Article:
A SHORT-TERM ISSUE?
McCoy is convinced that this is all a temporary problem. Indiana is not the West Coast where homes are more expensive, even after factoring in higher incomes.
In Floyd County, McCoy calculated a housing affordability score of 1.94, compared to the West Coast’s of 1.05, meaning that for every dollar of income that a Floyd County resident has available to spend on their mortgage, they have almost $2 left over. That assumes that the homeowner placed a 20 percent down payment on their home and accepted a 30 year mortgage.
Clark County, McCoy said, is in an even better situation because housing is less expensive and while residents’ median income is lower, it’s not that much lower than Floyd’s.
Low housing affordability in the west also leads to more volatility in the market where small disruptions can cause prices to shoot even further up.
“…If this pricing pressure continues, and we can’t get the supply in line, it could become that,” McCoy said. “But I don’t think that’s going to happen because our land cost is usually less expensive so we’re easily able to rectify this.”
There’s also a lot of land left in Indiana to build on, McCoy said. But — at least right now — the homes being built in Southern Indiana aren’t for entry-level buyers.
LOCAL HOUSING’S FUTURE
As desirable as they are to some Southern Indiana residents, developers today struggle to build entry-level homes.
Consider Ellingsworth Commons, a 512-house subdivision recently approved in Jeffersonville. It was billed as being for all types of families, but the homes start at $180,000 — a price that’s just out of reach for many first-time home buyers.
The reason why developers aren’t building cheaper is because the price of building materials has increased in recent years, said Charlie Smith, executive officer of the Building and Development Association of Southern Indiana. Laborers in the industry have also grown scarce, upping their pay.
As a result, it’s no longer profitable to build homes below $180,000
“Because of the volatility of the market, when you are trying to get in that low to lower price point starter home, under [$200,000], it’s a little bit of a dangerous game to play,” Smith said. “You rely more on quantity. You have to be able to build them, build them quickly, turn them fast to make a profit to pay your people and maintain your business.”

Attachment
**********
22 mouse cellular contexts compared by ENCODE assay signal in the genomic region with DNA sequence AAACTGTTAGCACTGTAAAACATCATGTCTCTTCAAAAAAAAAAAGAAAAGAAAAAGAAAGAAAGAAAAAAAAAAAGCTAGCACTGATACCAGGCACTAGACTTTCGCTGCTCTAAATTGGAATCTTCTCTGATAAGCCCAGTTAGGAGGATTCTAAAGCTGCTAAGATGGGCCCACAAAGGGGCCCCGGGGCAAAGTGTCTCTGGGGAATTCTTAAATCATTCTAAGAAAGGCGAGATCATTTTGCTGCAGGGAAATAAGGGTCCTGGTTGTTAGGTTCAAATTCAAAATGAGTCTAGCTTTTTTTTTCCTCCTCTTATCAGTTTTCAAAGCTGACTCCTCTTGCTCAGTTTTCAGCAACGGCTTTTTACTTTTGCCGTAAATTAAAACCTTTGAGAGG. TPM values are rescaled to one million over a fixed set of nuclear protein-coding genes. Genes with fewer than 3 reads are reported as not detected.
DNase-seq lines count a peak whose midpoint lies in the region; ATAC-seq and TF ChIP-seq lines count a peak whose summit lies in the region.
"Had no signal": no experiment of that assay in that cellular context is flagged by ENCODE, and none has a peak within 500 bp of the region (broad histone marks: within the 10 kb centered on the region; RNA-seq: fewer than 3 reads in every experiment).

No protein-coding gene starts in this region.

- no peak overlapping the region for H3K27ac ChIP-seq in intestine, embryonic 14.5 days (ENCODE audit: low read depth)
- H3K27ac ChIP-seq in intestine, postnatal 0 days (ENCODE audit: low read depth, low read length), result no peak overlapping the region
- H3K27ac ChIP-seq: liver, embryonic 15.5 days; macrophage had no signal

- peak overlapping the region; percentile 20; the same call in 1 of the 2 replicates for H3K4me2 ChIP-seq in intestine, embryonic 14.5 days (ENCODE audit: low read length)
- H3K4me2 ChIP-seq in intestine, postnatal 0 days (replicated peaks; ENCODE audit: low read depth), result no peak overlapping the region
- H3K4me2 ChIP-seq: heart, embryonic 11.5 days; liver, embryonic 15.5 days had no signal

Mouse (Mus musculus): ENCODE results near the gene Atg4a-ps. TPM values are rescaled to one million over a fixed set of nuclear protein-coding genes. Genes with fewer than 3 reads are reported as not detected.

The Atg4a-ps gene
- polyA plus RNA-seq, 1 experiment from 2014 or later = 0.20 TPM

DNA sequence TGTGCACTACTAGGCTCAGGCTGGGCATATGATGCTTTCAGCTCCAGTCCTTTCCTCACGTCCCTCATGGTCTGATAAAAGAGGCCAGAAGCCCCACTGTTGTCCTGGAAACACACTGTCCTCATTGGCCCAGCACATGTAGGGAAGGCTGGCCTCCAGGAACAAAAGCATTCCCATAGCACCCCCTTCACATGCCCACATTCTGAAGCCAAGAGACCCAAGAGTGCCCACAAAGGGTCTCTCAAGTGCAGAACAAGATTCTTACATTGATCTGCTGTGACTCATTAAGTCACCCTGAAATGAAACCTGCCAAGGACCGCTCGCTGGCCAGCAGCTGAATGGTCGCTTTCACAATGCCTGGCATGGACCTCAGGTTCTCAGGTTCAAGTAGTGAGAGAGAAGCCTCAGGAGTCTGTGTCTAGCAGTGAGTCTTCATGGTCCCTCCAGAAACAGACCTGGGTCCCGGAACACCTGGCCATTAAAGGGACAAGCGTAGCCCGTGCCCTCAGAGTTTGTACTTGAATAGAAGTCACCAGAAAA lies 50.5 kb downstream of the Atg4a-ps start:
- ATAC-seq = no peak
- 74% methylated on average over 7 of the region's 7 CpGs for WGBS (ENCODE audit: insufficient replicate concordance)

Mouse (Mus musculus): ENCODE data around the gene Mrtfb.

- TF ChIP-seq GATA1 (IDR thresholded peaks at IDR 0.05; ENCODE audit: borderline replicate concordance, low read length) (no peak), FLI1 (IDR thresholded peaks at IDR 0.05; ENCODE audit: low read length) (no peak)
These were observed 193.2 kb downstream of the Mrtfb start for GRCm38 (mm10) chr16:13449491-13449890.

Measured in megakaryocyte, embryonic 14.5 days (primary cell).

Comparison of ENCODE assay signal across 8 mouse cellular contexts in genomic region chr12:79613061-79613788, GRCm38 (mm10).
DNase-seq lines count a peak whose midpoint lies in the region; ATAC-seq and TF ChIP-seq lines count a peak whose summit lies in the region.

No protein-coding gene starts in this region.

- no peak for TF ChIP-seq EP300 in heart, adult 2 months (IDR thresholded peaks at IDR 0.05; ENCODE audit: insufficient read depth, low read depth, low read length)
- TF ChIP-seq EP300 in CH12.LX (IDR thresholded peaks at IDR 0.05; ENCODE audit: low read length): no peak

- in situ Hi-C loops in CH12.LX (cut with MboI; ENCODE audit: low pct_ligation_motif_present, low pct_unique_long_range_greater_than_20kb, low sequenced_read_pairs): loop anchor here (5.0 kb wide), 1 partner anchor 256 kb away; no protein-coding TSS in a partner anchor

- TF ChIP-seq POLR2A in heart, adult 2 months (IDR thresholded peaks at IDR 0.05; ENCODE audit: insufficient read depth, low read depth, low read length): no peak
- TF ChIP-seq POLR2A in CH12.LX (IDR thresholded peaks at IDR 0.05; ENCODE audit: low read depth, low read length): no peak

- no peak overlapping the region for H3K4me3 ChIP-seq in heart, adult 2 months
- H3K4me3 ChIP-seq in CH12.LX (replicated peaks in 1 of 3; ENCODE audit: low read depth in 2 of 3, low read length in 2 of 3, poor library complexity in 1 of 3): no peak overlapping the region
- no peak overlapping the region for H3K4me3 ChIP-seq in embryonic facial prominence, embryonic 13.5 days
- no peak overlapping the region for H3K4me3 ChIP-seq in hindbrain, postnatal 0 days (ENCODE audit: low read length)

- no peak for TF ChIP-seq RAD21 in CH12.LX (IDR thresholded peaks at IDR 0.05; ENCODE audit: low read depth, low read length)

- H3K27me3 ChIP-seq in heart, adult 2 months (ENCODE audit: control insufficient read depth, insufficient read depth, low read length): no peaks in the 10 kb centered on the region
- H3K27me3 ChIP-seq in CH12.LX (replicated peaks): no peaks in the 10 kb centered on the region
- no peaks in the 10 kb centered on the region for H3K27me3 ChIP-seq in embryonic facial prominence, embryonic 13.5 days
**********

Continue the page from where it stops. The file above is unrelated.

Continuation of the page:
Instead, many homes in the area are being built in the $250,00 to $300,000 range, Smith said, which is also an in-demand market. Builders wouldn’t be working on homes if they didn’t think they could sell them, he added.
Plus, McCoy doesn’t think that more $250,000 homes will keep everyone out of the housing market. Residents will just have to do what he suggested before: save up before buying or purchase a slightly more expensive home and budget.
But as more people flow into the area to pursue jobs at Southern Indiana’s industrial hubs, they might want less expensive homes.
McCoy suggests that the area consider workforce-provided housing or more multifamily developments, including condominiums and duplexes, as well as smaller lots for single-family homes, which would make building homes more affordable for developers.
The city of Jeffersonville proposed a plan in February to make denser housing easier for builders, changes to the city’s zoning code that the BDASI endorsed. The proposal was in direct response to a study by the city showing that Jeffersonville would be short 2,000 housing units in October 2027 as more people move to the area for jobs.
The plans would have reduced minimum lot size and yard setback requirements for single-family homes and changed requirements for multi-family homes so that more units could be included in each development.
But instead of the plan receiving city council approval, a citizen board was created to review it. The commission has met twice since being formed in February, said Nathan Pruitt, director of Jeffersonville’s Planning and Zoning Department.
Even considering population growth, McCoy is optimistic about Indiana’s housing future and the economy in general.
“We’re sitting here and talking about home prices increasing 5.5 percent or something like that,” he said. “If we were to look out somewhere in Seattle or Denver, some of their price increases are double digits — 12, 13 percent.”
The Belchers were just about to settle for the Georgetown home when a couple at their gym made a casual offer.
“If you want to buy our house, we’ll move out,” they said.
Soon, the Belchers were negotiating a price with the couple. Once they came down about $5,000 from their original proposal, the Belchers were ready to buy.
It felt like a “god-send,” Case said.
Today, the Belchers are now parents to a son, Maverick Case Belcher, and proud homeowners. Their house is close to the gym they own, it’s in a good location for walks and, maybe best of all, it doesn’t need much work.